Wednesday, March 26, 2008

It's the little things

A few mornings each week I stop for a bagel and coffee at a deli on my way to work. When we moved up here and I started this ritual, I noticed two things:

- Bagels, as every transplanted New Yorker laments, really are better here. Don’t ask me why. I had always thought the complaints were a little irritating, but I understand now.

- The cashiers, without fail, put or try to put the coffee in the bag with the bagel. I’ve stopped at more than a dozen different delis in midtown, depending on my destination and route, and it’s always the same. They give me a bag with a bagel and my coffee in it. Is it a throwback to the days before the cardboard cup sleeves that keep us from burning our hands? I’ve never seen it done anyplace else except here. It annoys me because I assume, as a klutz, that I’ll do something that causes the coffee lid to come off and soak my bagel, thus ruining my breakfast.

If anyone has theories as to why this is standard practice, please share them. I’m baffled.

So I guess our big news is that we’re looking at condos and houses, since we’re planning to move anyway this summer. Whether we rent or buy depends on what we find, but there are affordable properties out there than I expected. It’d be nice to buy, since I’m tired of our nomadic lifestyle.

Much of our research for mortgages and homes, not surprisingly, has been online. I knew our site had a homes section, so it was one of my first stops. Sure enough, a whole section on home mortgages helped me learn what I needed to know.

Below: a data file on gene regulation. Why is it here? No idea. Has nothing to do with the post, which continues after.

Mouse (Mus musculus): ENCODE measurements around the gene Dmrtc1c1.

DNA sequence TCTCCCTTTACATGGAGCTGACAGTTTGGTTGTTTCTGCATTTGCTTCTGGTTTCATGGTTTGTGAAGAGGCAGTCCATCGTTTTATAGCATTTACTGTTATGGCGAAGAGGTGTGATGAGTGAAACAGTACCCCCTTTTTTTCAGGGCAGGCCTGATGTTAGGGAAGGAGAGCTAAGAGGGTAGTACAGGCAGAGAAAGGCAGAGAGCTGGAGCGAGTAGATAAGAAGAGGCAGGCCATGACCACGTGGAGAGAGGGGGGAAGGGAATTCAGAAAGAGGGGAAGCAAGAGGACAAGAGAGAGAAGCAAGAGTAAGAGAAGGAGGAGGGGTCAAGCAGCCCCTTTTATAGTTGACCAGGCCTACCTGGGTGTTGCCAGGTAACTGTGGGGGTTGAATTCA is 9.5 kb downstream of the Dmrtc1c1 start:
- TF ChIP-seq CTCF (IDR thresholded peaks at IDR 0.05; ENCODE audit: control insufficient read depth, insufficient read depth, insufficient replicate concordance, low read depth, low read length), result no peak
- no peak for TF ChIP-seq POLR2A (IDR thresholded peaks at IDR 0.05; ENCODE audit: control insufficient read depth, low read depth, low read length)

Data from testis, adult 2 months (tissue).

Meanwhile, Tim wanted a site that would tell us how much homes in neighborhoods we’re interested in have sold for. He found exactly what he wanted in the Homes Web Guide.

And finally, our site’s features section has an account of our honeymoon to the U.S. Virgin Islands. Writing it made me want to go back, even though we were down there in June.

Sunday, March 16, 2008

This is one of my favorite times of the year ...

Our anniversary is Thursday, the first day of spring. I can't believe it's already been four years. Also, it's the beginning of the NCAA basketball tournament, also known as March Madness.

You can't grow up in Indiana and spend two years in North Carolina and not love college basketball. A few years ago, we spent a great weekend in Wilmington, NC, that included hours of watching the tournament. This year, one of my colleagues has created a great guide to the tournament for novices and experts. It covers the history and links you to news and analysis, which is particularly useful if you’re entering a pool. Best of all, this guide shows you where to catch the games online. As the guide points out, CBS can only show one game at a time.